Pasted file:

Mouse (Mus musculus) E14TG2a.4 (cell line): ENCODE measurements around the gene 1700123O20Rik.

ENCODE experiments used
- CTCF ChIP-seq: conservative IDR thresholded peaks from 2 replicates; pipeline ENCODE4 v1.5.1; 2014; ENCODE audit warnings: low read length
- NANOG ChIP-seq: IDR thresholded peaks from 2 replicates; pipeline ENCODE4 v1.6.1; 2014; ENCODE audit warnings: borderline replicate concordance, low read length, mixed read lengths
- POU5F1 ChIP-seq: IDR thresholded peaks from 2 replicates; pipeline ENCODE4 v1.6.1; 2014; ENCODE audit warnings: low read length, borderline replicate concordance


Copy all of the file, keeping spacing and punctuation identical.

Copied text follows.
Mouse (Mus musculus) E14TG2a.4 (cell line): ENCODE measurements around the gene 1700123O20Rik.

ENCODE experiments used
- CTCF ChIP-seq: conservative IDR thresholded peaks from 2 replicates; pipeline ENCODE4 v1.5.1; 2014; ENCODE audit warnings: low read length
- NANOG ChIP-seq: IDR thresholded peaks from 2 replicates; pipeline ENCODE4 v1.6.1; 2014; ENCODE audit warnings: borderline replicate concordance, low read length, mixed read lengths
- POU5F1 ChIP-seq: IDR thresholded peaks from 2 replicates; pipeline ENCODE4 v1.6.1; 2014; ENCODE audit warnings: low read length, borderline replicate concordance